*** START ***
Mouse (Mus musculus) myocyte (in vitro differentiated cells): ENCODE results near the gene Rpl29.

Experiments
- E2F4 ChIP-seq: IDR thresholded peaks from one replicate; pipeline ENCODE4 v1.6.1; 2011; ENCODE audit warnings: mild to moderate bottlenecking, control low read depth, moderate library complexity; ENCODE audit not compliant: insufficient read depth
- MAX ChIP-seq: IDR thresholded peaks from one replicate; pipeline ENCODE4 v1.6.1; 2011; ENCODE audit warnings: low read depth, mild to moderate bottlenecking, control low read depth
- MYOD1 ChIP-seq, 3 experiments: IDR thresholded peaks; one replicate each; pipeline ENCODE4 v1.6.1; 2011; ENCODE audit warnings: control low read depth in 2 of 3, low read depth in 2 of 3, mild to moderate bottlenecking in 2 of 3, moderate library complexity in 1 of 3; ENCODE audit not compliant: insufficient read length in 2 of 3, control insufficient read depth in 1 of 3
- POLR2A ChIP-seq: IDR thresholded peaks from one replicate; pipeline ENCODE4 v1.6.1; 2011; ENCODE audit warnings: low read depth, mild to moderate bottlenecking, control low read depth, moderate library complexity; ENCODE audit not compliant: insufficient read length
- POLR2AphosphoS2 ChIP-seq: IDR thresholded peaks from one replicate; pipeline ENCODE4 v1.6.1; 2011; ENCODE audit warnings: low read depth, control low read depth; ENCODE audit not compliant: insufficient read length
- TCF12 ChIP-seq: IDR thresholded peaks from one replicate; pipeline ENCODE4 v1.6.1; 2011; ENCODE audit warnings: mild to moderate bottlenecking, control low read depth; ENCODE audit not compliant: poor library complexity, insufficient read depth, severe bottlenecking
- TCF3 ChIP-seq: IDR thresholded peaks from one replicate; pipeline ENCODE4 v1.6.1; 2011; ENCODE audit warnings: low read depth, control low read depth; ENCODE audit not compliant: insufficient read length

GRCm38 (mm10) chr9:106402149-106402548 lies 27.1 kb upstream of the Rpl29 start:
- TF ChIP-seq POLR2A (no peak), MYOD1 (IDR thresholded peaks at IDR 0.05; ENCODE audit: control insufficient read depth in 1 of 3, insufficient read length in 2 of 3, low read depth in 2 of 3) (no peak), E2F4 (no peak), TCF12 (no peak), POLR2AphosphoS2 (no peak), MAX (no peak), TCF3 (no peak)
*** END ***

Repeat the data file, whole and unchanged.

Mouse (Mus musculus) myocyte (in vitro differentiated cells): ENCODE results near the gene Rpl29.

Experiments
- E2F4 ChIP-seq: IDR thresholded peaks from one replicate; pipeline ENCODE4 v1.6.1; 2011; ENCODE audit warnings: mild to moderate bottlenecking, control low read depth, moderate library complexity; ENCODE audit not compliant: insufficient read depth
- MAX ChIP-seq: IDR thresholded peaks from one replicate; pipeline ENCODE4 v1.6.1; 2011; ENCODE audit warnings: low read depth, mild to moderate bottlenecking, control low read depth
- MYOD1 ChIP-seq, 3 experiments: IDR thresholded peaks; one replicate each; pipeline ENCODE4 v1.6.1; 2011; ENCODE audit warnings: control low read depth in 2 of 3, low read depth in 2 of 3, mild to moderate bottlenecking in 2 of 3, moderate library complexity in 1 of 3; ENCODE audit not compliant: insufficient read length in 2 of 3, control insufficient read depth in 1 of 3
- POLR2A ChIP-seq: IDR thresholded peaks from one replicate; pipeline ENCODE4 v1.6.1; 2011; ENCODE audit warnings: low read depth, mild to moderate bottlenecking, control low read depth, moderate library complexity; ENCODE audit not compliant: insufficient read length
- POLR2AphosphoS2 ChIP-seq: IDR thresholded peaks from one replicate; pipeline ENCODE4 v1.6.1; 2011; ENCODE audit warnings: low read depth, control low read depth; ENCODE audit not compliant: insufficient read length
- TCF12 ChIP-seq: IDR thresholded peaks from one replicate; pipeline ENCODE4 v1.6.1; 2011; ENCODE audit warnings: mild to moderate bottlenecking, control low read depth; ENCODE audit not compliant: poor library complexity, insufficient read depth, severe bottlenecking
- TCF3 ChIP-seq: IDR thresholded peaks from one replicate; pipeline ENCODE4 v1.6.1; 2011; ENCODE audit warnings: low read depth, control low read depth; ENCODE audit not compliant: insufficient read length

GRCm38 (mm10) chr9:106402149-106402548 lies 27.1 kb upstream of the Rpl29 start:
- TF ChIP-seq POLR2A (no peak), MYOD1 (IDR thresholded peaks at IDR 0.05; ENCODE audit: control insufficient read depth in 1 of 3, insufficient read length in 2 of 3, low read depth in 2 of 3) (no peak), E2F4 (no peak), TCF12 (no peak), POLR2AphosphoS2 (no peak), MAX (no peak), TCF3 (no peak)